James Tavernier was defiant in the face of adversity after the defeat to Frankfurt in the Europa League final: “This is not the end of us. This is the start of something special with this team, ”he said.
“We want to be building from this to make the fans proud and really push on from this moment. With the squad that we’ve got, we’re always going to continue to build on it and bring players in. “
They were reassuring words after a crushing defeat, and winning the Scottish Cup three days later added a second trophy for this group, but how much substance was behind the sentiment was up for debate.
With four senior first-team players out of contract and five others entering the final year of their deal – three of them the club’s top assets – it looked like a rebuild was on the cards, but the announcement on Wednesday that vice-captain Connor Goldson had committed his future to the club until 2026 single-handedly changes the dynamic of this summer transfer window.
The decision to extend the contracts of Steven Davis and Scott Arfield by another year, with Leon Balogun and Allan McGregor also both under offer, means a rebuild now looks set to be a refresh.
As reported last summer, the contract stand-off between Goldson and the club was never going to end with him being prematurely sold for fear of losing him this summer as a free agent. Rangers valued his contribution too highly and judged fetching a fee of a few million pounds would be outstripped by the revenue he could help deliver via on-pitch performance.
They ended up with the best of both worlds as he was key to their run to the Europa League final, which brought in over £ 35 million, and they retained his services for the remainder of his peak years.
It had been expected that Goldson would leave on a free to go back down south and be closer to his family but Rangers were still hopeful that he would commit this week as he has grown to love the club. If replacing a leader who is an ever-present with someone only as good was going to take millions, then the value in going slightly higher in his contract to make him one of the top earners would be worth it.
At 29, Rangers can now plan having both Goldson and Tavernier around into their thirties. They form the right half of the defense and have made 222 and 346 appearances respectively in light blue.
Their reliability as ever-presents gives Giovanni van Bronckhorst a solid base to build on but he will be looking to add at least two or three starting players, excluding if any players are sold.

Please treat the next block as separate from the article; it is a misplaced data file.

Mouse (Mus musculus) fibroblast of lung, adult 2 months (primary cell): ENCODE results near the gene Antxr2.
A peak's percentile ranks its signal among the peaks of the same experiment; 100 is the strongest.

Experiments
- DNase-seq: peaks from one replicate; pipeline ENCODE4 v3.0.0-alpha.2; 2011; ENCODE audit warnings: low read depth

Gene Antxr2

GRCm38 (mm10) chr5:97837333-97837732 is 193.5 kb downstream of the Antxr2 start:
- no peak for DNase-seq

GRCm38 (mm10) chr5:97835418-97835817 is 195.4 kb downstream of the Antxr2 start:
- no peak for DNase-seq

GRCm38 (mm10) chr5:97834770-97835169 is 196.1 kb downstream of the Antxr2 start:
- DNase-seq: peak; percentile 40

Van Bronckhorst’s success in masterminding the flight route to the Europa League final and then winning the Scottish Cup has given confidence he can improve them further if he can bring in players tailored to his style of play.
He had a virtually identical points per game return (2.3 per game) from his 25 league games as Steven Gerrard in the first 13 of last season. The difference in outcome was simply that Gerrard was up against a Celtic side in its infancy and, by new year, Ange Postecoglou had reinforced a side now familiar in their style of play, which saw them go unbeaten from late September until the end of the season.
How much money will Van Bronckhorst have to play with, though?
The reality is he does not have a big pot to dip his hands into this summer, but there is understood to be cash to bring in an undisputed first-team starter. A second may require a meaningful sale but Van Bronckhorst was aware that the parameters were tight when he joined in November.
He did not shy away from working within similar constraints at Feyenoord where he blooded young players and that is a big target of sporting director Ross Wilson.
Raising more funds from existing investors is likely to have a limited ceiling so player sales may be the way to ensure they can give Van Bronckhorst the funds to refresh the squad properly.
When it comes to the prospect of trading in order to free up funds, there is a belief from certain figures that they need to put pressure on themselves to play out the model and that may mean Wilson has to be proactive this window in selling top assets .
Rangers will not sell below what they think their players are worth as there are some who could go to the English Premier League and improve most teams, in the bottom half at least. Fetching eight figures and above for any combination of Calvin Bassey, Glen Kamara, Joe Aribo, Ryan Kent and Alfredo Morelos would free up significant funds, though the timing of their moves in the market may be just as important.
They have made a quick start to the window in tying down experienced faces to provide continuity, which may be even more important if some high-value players do leave. Cedric Itten has also been sold after an underwhelming two seasons at Rangers, moving back to Switzerland for a reported. 1.5 million which represents a loss on the fee paid to St Gallen in 2020 but still recoups a sizeable chunk of the outlay.